Both the above poems show the poet as someone who feels very strongly about certain wrongs perpetuated by society, wishes them to be changed, and puts considerable poetic skill into an attempt to influence others. Tennyson, by contrast, does not really do this. Where he deals with the world at large, it is usually in a more measured tone. In 'The Charge of the Light Brigade' there is a powerful obituary for the "noble six hundred", but no suggestion that there might be anything wrong with a system of honour that required them to ride uselessly to their deaths. Rather, there is approval. This poem is in any case obviously written from the point of view of someone far from the actual scene, praising the glory and nobility of their heroism from a distance, whereas Barrett Browning presents a plausible first-person cry from the heart of the runaway slave, or a view of the factory children that is palpably from someone close enough to be personally moved by their plight.

Such issues as the exploitation of children are not what interest Tennyson. From what I have read of his poetry I feel sure that such a subject would have struck him as rather sordid, and not of a nature to inspire him to poetry. He was interested in beauty, in things that might be expressed beautifully. He wrote a good deal of poetry which had as its setting the world of medieval/Arthurian romance, which was probably more pleasing to readers in an age where people took it as natural to read poetry for pleasure than it is now. 'The Lady of Shalott' is a beautiful and eloquent poem, full of vivid images—the verses which describe Sir Lancelot are particularly splendid—and evoking the atmosphere of a Burne-Jones painting. This poem is, apparently, generally taken as a metaphor for artistic withdrawal from the world—which these days seems a very odd thing for the artist to wish to do. If this kind of life was what Tennyson saw for the poet, it offers a vast contrast with the vigorous participation of Barrett Browning—even though she was for quite some time just as confined as the Lady of Shalott. The 'Morte d'Arthur' is another beautifully wrought description, setting a scene and telling a (rather vapid) story, but it does not seem to have anything much to say. As for 'Mariana', it is seven verses of intensely conveyed atmosphere, but how depressing! It looks as though Tennyson must have had a very melancholy turn of mind.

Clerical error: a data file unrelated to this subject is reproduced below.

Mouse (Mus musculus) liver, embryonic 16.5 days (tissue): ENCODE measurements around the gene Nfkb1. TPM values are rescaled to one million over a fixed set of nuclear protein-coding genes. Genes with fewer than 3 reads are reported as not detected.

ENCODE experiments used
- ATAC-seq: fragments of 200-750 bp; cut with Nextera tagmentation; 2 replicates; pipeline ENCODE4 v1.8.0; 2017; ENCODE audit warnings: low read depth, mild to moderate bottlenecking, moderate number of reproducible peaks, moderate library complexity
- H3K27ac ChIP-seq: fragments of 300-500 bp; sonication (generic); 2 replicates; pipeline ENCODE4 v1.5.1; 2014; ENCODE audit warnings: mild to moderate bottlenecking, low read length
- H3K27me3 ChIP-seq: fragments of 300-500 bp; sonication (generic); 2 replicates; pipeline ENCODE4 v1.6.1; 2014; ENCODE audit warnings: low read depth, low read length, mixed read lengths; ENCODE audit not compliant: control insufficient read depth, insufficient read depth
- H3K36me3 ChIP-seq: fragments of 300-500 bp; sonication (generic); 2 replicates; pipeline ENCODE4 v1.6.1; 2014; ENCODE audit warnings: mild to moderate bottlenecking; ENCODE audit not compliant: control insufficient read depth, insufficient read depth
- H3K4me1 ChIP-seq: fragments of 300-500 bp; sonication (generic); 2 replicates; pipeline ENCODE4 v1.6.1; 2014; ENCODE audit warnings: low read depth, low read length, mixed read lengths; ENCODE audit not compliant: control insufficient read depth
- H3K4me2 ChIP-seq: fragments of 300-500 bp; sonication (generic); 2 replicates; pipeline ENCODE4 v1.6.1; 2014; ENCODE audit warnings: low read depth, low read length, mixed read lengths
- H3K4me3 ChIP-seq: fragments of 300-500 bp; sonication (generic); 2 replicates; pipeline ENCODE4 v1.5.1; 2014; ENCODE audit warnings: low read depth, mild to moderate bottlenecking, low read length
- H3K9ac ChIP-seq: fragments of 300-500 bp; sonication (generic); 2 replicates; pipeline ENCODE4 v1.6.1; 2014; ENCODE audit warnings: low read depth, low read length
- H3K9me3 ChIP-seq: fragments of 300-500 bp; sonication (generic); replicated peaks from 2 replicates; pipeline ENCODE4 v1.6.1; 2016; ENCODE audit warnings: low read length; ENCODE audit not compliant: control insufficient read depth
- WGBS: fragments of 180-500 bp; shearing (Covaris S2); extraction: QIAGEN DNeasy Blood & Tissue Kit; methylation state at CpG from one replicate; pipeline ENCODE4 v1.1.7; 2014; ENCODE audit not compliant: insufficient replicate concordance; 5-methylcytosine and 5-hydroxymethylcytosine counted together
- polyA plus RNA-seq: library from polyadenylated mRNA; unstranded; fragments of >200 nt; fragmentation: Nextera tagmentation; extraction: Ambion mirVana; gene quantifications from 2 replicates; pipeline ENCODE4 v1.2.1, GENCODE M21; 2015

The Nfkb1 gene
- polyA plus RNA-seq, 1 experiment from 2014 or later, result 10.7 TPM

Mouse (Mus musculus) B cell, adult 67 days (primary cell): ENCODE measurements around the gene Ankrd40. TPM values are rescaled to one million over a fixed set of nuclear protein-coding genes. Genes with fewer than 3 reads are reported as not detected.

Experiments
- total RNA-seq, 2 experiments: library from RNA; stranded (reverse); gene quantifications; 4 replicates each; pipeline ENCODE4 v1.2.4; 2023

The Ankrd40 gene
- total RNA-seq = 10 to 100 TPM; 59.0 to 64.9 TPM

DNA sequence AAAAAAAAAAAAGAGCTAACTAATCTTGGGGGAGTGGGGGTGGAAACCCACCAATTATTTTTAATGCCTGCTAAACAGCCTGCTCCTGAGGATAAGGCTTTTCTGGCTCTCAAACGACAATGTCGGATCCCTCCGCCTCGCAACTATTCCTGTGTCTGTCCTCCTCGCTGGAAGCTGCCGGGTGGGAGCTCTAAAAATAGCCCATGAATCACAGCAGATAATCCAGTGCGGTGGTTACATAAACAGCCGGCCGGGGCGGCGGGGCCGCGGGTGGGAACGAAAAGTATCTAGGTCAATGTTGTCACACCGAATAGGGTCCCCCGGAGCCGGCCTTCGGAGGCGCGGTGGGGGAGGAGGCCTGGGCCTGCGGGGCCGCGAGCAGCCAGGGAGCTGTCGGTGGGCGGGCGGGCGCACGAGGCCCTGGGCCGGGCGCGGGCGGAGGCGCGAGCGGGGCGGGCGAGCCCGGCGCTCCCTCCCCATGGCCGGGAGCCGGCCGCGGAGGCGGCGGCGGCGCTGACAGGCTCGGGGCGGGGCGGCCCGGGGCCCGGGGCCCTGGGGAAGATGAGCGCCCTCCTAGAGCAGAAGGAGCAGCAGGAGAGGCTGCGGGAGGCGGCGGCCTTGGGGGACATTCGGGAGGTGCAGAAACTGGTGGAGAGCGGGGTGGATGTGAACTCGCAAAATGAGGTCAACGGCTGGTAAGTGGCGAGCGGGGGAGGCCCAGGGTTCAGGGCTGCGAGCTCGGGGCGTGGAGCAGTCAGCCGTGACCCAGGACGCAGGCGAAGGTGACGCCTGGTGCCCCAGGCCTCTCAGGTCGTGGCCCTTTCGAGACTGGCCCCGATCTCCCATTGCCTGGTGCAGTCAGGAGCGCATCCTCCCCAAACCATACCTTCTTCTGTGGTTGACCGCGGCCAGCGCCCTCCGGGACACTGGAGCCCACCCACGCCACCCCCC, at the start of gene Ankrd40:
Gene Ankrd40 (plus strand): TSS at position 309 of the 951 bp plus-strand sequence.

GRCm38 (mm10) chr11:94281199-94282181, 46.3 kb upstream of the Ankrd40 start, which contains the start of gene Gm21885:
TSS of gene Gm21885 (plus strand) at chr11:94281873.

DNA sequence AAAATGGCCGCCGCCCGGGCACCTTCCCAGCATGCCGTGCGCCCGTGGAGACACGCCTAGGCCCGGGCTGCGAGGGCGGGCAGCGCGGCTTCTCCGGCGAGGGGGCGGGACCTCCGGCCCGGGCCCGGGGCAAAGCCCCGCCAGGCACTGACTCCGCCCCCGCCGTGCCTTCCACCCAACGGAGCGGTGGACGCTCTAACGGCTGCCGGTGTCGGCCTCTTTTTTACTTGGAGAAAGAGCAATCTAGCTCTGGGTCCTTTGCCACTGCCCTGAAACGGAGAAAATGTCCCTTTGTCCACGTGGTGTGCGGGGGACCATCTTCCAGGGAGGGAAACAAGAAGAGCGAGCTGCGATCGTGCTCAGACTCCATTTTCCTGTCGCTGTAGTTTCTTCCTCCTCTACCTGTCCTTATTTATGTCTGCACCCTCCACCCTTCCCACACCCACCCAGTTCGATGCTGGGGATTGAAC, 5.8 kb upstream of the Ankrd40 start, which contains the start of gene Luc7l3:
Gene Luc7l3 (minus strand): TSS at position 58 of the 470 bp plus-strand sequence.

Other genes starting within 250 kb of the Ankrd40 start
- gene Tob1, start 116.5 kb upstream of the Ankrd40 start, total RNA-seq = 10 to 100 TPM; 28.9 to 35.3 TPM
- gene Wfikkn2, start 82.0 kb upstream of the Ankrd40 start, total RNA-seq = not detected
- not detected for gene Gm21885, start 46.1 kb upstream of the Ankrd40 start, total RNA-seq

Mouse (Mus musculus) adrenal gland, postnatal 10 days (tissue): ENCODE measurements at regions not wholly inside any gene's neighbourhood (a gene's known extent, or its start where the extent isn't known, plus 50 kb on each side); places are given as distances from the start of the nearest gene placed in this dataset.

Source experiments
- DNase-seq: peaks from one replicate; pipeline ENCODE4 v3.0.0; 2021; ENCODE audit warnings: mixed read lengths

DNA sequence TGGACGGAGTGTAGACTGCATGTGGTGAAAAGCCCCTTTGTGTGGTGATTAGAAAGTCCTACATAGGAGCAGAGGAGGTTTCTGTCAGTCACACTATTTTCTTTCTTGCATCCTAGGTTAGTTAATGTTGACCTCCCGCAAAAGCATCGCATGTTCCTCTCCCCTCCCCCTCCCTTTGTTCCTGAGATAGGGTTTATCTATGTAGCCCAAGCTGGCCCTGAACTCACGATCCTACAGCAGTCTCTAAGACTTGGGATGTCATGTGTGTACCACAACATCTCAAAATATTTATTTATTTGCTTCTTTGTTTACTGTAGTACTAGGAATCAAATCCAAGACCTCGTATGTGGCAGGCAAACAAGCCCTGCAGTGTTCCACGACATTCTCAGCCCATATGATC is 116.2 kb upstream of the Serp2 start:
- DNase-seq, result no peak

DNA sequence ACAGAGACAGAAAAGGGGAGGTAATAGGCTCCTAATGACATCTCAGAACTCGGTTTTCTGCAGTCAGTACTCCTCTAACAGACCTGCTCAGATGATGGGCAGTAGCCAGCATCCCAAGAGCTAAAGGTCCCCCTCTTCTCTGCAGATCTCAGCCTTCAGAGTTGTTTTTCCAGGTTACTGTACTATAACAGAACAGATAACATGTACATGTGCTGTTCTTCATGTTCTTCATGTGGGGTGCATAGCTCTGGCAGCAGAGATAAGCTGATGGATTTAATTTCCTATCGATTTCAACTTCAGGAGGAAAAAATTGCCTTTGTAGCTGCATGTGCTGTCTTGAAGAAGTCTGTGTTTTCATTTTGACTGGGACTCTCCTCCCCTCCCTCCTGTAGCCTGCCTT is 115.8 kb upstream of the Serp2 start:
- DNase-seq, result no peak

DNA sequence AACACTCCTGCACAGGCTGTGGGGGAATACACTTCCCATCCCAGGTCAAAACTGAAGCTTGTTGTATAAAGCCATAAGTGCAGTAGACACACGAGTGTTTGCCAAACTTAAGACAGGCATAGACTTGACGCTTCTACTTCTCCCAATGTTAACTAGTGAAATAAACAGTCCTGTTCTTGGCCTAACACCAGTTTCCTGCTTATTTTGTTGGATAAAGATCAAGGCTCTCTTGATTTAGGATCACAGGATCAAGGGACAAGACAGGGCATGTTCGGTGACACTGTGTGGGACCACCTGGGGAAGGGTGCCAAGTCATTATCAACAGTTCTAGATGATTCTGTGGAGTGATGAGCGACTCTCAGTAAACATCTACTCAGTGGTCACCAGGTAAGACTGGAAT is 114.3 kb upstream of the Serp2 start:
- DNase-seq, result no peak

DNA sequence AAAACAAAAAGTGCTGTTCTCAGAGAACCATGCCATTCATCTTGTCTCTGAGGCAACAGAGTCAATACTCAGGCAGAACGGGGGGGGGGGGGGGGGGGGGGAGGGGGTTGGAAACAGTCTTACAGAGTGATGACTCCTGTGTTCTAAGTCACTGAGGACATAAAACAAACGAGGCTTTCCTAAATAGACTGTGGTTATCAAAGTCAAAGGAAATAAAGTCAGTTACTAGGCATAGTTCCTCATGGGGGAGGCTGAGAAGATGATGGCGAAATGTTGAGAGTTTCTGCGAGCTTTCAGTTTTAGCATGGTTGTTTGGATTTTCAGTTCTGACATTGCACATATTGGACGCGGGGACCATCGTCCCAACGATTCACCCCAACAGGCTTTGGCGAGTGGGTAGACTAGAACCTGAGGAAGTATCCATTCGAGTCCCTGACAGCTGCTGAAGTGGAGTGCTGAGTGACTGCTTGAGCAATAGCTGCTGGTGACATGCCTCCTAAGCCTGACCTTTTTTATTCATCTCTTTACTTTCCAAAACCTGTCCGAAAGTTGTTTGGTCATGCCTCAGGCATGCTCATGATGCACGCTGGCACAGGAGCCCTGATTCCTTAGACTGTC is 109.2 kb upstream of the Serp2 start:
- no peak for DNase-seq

Nonetheless, Tennyson's poetry shows a remarkable ability to present vivid and lovely scenes to the reader, and sometimes, his gorgeous use of language provides such a beautiful picture that a poem is an absolute delight. My own favourites from this selection are the excerpts from 'The Daydream'. 'The Sleeping Beauty' gives a vision of the princess asleep, and the verses convey the motionless silence of the scene with their languid sentences, long vowel sounds and soft consonants. Then come the snappier, harder-edged phrases of 'The Revival', full of activity and noise. The whole scene is absolutely alive.

Elizabeth Barrett Browning did not think very highly of this kind of romanticism, believing that it was the duty of a poet to celebrate his or her own age, or at least, she says so very clearly in the 5th book of "Aurora Leigh". This poem also provides an interesting contrast with Tennyson's views on the place and education of women. Barrett Browning expresses a very modern ideal of woman's place in the world, pointing out that

"every creature, female as the male,